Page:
Take a Bow: Two George Washington Students Involved in Production at The Kennedy Center

Two talented eighth grade students from George Washington Middle School had the experience of a lifetime when they wrote and performed in a play at the John F. Kennedy Center for the Performing Arts earlier this month.

Yahney-Marie Sangare and Sydney Payne were part of a team of young playwrights and actors who produced The Day Nothing Happened, a play about the desegregation of Stratford Middle School in Arlington.

The students are involved in a performing arts project called Flip the Script, which is run by Encore Stage and Studio, a community theatre company.

As part of this, the girls helped tell the story of the first school in Virginia to desegregate in 1959. The screenplay is written from the perspective of four students: Ronald Deskins, Michael Jones, Lance Newman, and Gloria Thompson.

The 45-minute show opened last November at Theater on the Run in Arlington. Scenes from the play were also performed as part of Arlington County’s Martin Luther King Jr. Day of tribute in January.

student performers at kennedy centerEarlier this month, as part of The Kennedy Center’s Black History Month program of events, the ensemble were invited to perform the production on the Millennium Stage at the prestigious D.C. performing arts center.

Yahney-Marie said, “Doing Flip the Script was a phenomenal opportunity to educate myself on both the past and present of black America.”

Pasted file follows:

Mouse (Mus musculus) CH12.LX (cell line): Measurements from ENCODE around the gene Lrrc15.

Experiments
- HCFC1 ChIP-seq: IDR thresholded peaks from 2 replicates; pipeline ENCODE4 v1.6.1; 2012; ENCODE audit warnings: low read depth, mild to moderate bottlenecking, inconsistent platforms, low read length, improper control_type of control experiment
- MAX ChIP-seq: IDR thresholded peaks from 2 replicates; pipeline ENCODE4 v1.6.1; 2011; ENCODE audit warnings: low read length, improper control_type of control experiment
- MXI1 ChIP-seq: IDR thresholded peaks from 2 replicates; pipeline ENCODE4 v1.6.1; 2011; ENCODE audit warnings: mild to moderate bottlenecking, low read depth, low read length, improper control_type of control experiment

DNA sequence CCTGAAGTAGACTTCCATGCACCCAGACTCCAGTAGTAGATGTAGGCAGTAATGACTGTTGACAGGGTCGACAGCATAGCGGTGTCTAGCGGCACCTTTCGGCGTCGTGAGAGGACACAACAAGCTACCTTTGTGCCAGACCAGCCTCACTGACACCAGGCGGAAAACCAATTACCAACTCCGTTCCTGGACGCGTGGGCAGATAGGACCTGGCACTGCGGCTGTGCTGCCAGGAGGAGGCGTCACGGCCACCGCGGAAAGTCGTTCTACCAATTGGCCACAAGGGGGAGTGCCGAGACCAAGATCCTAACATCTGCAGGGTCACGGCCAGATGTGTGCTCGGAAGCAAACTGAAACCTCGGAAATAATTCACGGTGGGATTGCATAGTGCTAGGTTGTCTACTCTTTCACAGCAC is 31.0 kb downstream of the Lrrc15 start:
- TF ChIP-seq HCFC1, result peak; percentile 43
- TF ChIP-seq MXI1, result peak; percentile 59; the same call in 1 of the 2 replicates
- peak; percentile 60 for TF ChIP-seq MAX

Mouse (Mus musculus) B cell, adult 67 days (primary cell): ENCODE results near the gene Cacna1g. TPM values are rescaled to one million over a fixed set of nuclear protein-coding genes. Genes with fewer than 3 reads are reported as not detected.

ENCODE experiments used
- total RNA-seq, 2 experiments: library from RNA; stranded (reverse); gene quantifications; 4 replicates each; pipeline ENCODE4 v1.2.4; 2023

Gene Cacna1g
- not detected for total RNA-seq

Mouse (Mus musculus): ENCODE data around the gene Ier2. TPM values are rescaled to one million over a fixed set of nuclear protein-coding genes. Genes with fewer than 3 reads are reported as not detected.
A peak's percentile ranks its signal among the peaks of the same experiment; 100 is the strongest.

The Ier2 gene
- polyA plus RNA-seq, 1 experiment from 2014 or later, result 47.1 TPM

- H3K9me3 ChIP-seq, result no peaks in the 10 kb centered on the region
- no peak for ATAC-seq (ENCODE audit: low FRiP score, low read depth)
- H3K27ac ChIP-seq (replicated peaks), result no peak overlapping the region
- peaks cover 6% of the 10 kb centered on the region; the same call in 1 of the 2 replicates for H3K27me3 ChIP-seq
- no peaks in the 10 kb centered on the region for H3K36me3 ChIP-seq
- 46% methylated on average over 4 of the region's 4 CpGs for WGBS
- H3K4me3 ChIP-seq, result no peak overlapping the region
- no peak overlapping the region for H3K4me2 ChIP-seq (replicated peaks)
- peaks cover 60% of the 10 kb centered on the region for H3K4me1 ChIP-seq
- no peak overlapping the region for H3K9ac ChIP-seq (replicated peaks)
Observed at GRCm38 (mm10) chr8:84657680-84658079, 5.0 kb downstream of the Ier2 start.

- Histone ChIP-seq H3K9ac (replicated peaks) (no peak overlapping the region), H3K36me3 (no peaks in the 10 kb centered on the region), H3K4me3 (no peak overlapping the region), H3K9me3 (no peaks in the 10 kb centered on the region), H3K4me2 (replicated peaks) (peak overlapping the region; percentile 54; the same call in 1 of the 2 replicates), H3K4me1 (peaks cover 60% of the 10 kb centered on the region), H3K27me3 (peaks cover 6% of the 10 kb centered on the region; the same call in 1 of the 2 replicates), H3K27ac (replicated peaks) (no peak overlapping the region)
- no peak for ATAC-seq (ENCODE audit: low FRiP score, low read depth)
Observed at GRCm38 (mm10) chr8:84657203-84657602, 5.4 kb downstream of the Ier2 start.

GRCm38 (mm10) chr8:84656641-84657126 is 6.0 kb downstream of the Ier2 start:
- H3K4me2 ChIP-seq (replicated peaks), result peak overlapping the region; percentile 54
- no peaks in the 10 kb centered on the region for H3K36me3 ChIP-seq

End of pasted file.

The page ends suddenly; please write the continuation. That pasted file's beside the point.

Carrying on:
“Some of the questions which we received while performing at The Kennedy Center were unexpected or challenging to answer.”

“However, the opportunity to educate a wide range of people about such a shocking yet pivotal point in local history was an incredible experience to spread knowledge through the arts.”

According to Encore, the Flip the Script team worked with local students for three months to develop an original theatre piece focused on Arlington’s African American voices.

The aim was to incorporate both “historical and modern narratives” into a performance with the hope of “sparking dialogue within our community.”

GW Principal Jesse Mazur said, “I am so proud of both Yahney-Marie Sangare and Sydney Payne for the part they played in developing this important piece of theatre. I am delighted they had the opportunity to perform at The Kennedy Center, which I am sure was an experience they will never forget.”

Watch the performance:

ACPS, George Washington, Video